If math + science = success, than Elad Inbar, founder and CEO of RobotsLAB, hopes to add to that equation with his company’s new STEM-BOT 3D, which allows students to print their own robot.
“The 3D printer is the ‘industrial revolution’ of our time,” said Inbar.
San Francisco, Calif.-based RobotsLAB, which specializes in robots and education, introduced STEM-BOT 3D in early February and has already demonstrated it before several thousand teachers at national conferences in Austin and Orlando.
Although there are no sales yet, because of school purchase cycles, RobotsLAB expects hundreds of schools to order STEM-BOT 3D by the end of 2014.
“This is going to be huge. It is important to show students the overall life-cycle of a product and bring real-world applicability to what they are learning in school,” Inbar said. “We bring to life abstract concepts of math and science using robots.”
The STEM-BOT 3D program teaches students how to 3D print a robot, assemble it, work on the electronics, and program it using Scratch.
While the STEM-BOT 3D robot has a price tag $599, the STEM-BOT 3D Class package, offered through RobotsLAB’s new STEM-U, lists for $7,485.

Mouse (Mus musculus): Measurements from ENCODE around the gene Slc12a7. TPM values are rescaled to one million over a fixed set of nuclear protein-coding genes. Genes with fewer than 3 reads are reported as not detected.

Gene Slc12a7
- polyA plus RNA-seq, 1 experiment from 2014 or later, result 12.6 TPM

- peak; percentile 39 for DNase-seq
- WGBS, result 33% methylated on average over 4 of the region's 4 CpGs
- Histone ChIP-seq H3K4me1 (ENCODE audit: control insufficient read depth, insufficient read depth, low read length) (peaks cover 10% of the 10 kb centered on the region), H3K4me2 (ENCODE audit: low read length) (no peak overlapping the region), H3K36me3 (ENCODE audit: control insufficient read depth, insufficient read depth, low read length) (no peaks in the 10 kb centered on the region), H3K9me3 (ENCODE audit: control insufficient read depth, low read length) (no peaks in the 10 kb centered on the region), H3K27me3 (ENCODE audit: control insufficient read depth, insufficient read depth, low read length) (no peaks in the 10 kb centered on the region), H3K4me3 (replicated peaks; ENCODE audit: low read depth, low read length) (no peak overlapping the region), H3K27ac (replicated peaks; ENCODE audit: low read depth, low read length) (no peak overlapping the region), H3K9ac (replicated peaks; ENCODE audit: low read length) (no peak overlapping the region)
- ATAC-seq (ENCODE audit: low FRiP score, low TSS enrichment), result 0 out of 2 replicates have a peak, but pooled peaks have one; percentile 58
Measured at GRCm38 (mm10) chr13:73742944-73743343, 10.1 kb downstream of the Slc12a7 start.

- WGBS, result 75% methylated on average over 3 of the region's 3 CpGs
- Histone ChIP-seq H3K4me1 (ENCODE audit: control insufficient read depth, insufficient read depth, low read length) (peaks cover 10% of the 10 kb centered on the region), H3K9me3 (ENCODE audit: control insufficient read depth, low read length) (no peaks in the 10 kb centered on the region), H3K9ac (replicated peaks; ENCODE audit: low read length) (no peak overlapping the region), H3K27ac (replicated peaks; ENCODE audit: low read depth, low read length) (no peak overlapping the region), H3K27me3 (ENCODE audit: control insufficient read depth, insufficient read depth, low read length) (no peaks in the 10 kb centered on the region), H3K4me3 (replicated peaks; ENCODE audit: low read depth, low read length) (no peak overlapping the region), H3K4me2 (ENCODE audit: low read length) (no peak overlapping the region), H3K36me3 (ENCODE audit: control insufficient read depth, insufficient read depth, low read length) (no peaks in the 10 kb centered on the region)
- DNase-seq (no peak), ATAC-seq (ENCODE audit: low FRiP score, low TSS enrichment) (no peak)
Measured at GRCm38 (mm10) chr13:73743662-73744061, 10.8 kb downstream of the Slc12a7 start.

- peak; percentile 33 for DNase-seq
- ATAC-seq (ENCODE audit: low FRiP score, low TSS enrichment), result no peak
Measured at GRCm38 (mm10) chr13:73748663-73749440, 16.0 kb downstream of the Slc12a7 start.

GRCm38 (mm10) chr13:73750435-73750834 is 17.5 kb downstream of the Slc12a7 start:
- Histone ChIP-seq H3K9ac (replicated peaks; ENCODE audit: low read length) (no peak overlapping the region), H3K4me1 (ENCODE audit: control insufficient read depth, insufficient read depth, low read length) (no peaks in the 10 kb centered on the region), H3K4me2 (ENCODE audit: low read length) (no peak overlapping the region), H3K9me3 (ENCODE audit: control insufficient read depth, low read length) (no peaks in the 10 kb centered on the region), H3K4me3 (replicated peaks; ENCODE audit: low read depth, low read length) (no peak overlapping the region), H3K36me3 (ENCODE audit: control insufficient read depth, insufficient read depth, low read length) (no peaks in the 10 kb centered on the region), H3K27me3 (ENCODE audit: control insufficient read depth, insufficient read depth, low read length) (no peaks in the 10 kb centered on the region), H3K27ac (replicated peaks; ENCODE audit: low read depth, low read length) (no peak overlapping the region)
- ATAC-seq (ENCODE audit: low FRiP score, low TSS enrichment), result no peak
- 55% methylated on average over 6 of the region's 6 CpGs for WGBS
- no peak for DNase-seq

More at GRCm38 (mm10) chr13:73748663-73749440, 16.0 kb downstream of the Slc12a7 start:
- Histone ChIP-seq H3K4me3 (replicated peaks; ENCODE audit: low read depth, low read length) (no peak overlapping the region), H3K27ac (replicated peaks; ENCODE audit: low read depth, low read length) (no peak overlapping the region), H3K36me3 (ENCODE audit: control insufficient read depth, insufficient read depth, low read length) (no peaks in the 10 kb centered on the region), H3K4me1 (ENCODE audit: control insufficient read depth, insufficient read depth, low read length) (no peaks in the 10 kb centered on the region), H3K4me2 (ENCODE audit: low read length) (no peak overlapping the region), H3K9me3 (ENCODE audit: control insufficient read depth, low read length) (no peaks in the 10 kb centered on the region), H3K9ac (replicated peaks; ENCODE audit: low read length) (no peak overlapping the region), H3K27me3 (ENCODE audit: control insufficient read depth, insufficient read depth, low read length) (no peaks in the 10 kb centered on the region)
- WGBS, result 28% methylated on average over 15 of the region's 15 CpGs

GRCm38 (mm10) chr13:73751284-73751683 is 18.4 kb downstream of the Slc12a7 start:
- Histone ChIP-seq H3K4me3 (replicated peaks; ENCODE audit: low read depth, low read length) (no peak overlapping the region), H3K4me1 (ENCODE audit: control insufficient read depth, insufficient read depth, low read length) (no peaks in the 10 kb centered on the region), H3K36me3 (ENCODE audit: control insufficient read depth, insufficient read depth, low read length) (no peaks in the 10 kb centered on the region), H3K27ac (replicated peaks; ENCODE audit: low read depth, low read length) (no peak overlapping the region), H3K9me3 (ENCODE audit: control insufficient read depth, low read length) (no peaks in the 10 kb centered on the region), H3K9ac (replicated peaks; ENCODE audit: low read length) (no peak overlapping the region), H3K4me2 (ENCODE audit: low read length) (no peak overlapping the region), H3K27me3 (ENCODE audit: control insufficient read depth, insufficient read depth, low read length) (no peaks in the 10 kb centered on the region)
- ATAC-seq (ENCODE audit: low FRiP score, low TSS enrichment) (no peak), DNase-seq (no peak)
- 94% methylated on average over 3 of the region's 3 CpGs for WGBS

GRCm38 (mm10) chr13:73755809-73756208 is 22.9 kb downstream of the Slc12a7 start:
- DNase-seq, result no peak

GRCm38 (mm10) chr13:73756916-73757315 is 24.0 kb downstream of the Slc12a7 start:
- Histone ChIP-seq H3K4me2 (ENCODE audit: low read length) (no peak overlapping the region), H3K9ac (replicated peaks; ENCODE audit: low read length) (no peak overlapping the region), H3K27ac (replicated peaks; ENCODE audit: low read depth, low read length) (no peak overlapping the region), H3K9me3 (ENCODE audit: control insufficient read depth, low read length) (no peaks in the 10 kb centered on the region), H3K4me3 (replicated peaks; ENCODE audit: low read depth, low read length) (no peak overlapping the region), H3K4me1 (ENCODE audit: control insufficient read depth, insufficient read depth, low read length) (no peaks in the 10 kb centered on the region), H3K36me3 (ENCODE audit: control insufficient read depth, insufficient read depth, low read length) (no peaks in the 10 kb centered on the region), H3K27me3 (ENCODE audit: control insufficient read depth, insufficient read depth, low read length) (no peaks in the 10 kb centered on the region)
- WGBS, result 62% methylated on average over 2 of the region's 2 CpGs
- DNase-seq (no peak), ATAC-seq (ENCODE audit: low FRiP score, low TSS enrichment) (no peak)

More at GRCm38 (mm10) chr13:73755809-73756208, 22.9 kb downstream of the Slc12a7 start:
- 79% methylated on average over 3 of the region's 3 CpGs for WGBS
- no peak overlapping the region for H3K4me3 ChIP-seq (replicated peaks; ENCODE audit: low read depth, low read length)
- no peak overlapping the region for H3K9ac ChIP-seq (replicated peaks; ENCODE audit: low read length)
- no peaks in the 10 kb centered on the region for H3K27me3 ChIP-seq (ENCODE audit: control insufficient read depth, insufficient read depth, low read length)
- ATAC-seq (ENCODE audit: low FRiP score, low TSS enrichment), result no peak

The package includes 15 STEM BOTS, 15 software licenses for programming, all electronics and sensors pre-assembled on the board, all wires and servo parts and 3D printing files of the parts, as well as teacher and student books.
Inbar called the STEM-BOT 3D program a “revolutionary approach to engineering and computer science education.”
The program is modular. Teachers can focus on assembly and 3D printing, by only ordering the motors and electronics; focus on the programming by ordering a pre-built robot; or focus on everything in between, said Inbar.
The curriculum is designed to introduce students to the process of design, manufacturing and construction of a complex robot. After the STEM-BOT 3D construction is complete, students then focus on using their creation to solve problems based around mathematics and physics.
“Robots are the most enjoyable and exciting tools a teacher can bring to the classroom,” said Inbar, adding that the program can be tailored to all levels of education.